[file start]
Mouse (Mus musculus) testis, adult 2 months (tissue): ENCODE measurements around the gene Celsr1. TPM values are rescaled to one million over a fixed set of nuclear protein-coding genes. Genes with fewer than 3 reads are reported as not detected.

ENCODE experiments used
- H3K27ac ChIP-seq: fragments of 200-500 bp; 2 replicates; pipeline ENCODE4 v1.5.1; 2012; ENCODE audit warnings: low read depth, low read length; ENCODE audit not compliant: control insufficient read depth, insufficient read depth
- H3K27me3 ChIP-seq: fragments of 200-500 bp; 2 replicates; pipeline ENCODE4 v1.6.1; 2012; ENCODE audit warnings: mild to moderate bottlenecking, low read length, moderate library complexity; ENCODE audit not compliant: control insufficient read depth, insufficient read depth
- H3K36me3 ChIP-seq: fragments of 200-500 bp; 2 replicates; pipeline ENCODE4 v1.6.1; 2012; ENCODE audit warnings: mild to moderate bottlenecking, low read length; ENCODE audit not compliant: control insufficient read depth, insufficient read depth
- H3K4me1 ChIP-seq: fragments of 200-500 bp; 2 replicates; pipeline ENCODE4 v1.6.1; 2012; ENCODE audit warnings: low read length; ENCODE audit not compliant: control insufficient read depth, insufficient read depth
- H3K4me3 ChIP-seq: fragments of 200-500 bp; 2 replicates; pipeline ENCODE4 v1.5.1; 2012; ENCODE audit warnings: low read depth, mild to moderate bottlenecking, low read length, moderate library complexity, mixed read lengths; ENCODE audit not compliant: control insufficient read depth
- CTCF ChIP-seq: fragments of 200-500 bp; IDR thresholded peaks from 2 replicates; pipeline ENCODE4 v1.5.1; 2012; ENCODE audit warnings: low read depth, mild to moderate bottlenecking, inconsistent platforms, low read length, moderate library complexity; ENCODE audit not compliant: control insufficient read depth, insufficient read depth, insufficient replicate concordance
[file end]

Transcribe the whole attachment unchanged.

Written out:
Mouse (Mus musculus) testis, adult 2 months (tissue): ENCODE measurements around the gene Celsr1. TPM values are rescaled to one million over a fixed set of nuclear protein-coding genes. Genes with fewer than 3 reads are reported as not detected.

ENCODE experiments used
- H3K27ac ChIP-seq: fragments of 200-500 bp; 2 replicates; pipeline ENCODE4 v1.5.1; 2012; ENCODE audit warnings: low read depth, low read length; ENCODE audit not compliant: control insufficient read depth, insufficient read depth
- H3K27me3 ChIP-seq: fragments of 200-500 bp; 2 replicates; pipeline ENCODE4 v1.6.1; 2012; ENCODE audit warnings: mild to moderate bottlenecking, low read length, moderate library complexity; ENCODE audit not compliant: control insufficient read depth, insufficient read depth
- H3K36me3 ChIP-seq: fragments of 200-500 bp; 2 replicates; pipeline ENCODE4 v1.6.1; 2012; ENCODE audit warnings: mild to moderate bottlenecking, low read length; ENCODE audit not compliant: control insufficient read depth, insufficient read depth
- H3K4me1 ChIP-seq: fragments of 200-500 bp; 2 replicates; pipeline ENCODE4 v1.6.1; 2012; ENCODE audit warnings: low read length; ENCODE audit not compliant: control insufficient read depth, insufficient read depth
- H3K4me3 ChIP-seq: fragments of 200-500 bp; 2 replicates; pipeline ENCODE4 v1.5.1; 2012; ENCODE audit warnings: low read depth, mild to moderate bottlenecking, low read length, moderate library complexity, mixed read lengths; ENCODE audit not compliant: control insufficient read depth
- CTCF ChIP-seq: fragments of 200-500 bp; IDR thresholded peaks from 2 replicates; pipeline ENCODE4 v1.5.1; 2012; ENCODE audit warnings: low read depth, mild to moderate bottlenecking, inconsistent platforms, low read length, moderate library complexity; ENCODE audit not compliant: control insufficient read depth, insufficient read depth, insufficient replicate concordance